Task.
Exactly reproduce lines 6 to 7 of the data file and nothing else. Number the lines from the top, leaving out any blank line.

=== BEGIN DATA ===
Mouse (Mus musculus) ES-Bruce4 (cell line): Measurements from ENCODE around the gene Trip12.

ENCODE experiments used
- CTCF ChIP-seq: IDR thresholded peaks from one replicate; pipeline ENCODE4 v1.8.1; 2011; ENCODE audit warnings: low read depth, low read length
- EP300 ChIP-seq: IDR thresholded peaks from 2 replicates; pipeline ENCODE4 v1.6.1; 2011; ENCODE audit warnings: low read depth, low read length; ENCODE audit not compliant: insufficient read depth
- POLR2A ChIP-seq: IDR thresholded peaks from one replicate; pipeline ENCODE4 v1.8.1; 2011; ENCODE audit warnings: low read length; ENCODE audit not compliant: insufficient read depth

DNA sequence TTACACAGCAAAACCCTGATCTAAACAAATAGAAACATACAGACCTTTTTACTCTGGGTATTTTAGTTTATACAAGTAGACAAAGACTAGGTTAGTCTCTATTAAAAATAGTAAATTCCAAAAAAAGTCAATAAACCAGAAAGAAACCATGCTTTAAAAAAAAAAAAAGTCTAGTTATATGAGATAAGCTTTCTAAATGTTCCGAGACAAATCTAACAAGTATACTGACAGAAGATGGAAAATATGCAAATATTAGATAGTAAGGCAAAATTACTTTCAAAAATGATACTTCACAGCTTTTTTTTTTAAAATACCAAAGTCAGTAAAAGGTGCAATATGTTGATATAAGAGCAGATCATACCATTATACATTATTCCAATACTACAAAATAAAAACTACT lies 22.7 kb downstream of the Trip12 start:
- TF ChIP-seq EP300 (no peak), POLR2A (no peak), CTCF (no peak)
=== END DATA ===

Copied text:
DNA sequence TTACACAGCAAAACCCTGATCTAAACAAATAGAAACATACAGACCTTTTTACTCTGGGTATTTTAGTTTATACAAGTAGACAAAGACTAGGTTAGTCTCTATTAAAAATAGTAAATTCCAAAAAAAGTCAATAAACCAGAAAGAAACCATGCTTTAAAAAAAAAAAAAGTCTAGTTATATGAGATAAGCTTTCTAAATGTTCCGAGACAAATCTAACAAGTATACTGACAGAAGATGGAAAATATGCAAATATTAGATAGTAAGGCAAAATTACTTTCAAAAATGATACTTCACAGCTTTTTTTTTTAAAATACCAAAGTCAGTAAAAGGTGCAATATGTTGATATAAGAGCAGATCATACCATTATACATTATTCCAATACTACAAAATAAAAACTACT lies 22.7 kb downstream of the Trip12 start:
- TF ChIP-seq EP300 (no peak), POLR2A (no peak), CTCF (no peak)